Often cited by critics and the media as “the best actress of her generation”, Meryl Streep (real name Mary Louise Streep) hardly needs an introduction. She has been nominated for a record 21 Academy Awards (winning three), along with winning six Golden Globes, three Oscars and three Emmys.
Streep reportedly filed an application with the US Patent and Trademark Office on 22 January 2018. The application requests that the name Meryl Streep be trademarked for “entertainment services, movie appearances, speaking engagements and autographs”. If successful, the application would give Ms Streep exclusive rights to the use of her name and protect it from unauthorised commercial use.
From Beyoncé to David & Victoria Beckham, plenty of celebrities have trademarked their names or catch phrases to stop unauthorised commercial use. Taylor Swift last year famously filed a string of trademarks for phrases including “Look What You Made Me Do” from her single of the same name, along with lyric “The old Taylor can’t come to the phone right now”. Trademark protection can prevent unauthorised use and branding on clothing, accessories and stationary.
Not all celebrity trademark applications are successful. Rapper will.i.am failed to register the trademark “I Am”.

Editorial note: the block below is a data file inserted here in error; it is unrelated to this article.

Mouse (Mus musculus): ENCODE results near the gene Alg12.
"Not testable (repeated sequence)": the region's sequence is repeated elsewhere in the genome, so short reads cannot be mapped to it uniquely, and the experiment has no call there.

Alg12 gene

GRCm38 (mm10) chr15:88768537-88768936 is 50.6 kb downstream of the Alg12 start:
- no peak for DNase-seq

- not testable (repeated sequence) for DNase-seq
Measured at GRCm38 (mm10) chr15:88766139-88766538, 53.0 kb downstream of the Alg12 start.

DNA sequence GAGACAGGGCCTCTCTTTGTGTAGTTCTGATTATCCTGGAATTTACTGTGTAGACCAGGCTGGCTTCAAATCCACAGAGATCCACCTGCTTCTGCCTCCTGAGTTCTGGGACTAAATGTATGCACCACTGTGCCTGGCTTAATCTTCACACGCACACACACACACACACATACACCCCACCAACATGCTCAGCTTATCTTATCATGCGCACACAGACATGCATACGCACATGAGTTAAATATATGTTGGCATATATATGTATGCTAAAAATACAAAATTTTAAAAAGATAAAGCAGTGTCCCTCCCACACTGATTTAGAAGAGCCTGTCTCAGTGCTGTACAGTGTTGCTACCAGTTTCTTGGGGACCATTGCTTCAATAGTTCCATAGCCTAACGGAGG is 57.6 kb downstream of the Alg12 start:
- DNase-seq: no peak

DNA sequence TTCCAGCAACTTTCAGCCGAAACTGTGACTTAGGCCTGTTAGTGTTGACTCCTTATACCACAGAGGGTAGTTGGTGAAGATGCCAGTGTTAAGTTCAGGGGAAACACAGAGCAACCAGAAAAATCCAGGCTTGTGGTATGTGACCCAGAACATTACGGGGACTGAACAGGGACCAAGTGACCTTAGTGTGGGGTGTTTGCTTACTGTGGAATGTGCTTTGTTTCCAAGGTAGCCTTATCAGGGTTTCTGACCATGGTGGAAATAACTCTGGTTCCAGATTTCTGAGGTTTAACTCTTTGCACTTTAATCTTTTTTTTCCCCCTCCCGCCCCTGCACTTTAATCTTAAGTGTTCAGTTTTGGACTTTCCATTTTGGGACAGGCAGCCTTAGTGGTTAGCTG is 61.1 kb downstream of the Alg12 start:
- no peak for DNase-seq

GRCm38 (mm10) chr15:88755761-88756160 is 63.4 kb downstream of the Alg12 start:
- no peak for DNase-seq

It’s unclear what motivations are behind Streep’s trademark application. She is now aged 68 and perhaps less motivated than other celebrities when it comes to profiting from her intellectual property at this stage of her career. Increasingly celebrities are recognising the importance of trademark protection not just for power and control, but for brand-building and lucrative merchandising deals.
Trademarking is one thing, enforcing the trademark is another and often proves difficult. Those who breach the trademarks of a celebrity by creating their own merchandise for example are often huge fans of the celebrity. It’s a bad look to sue your biggest fans! Nonetheless trademarking is likely to increase as celebrities (and everyday people) recognise the value within their intellectual property.
IMAGE: Getty Images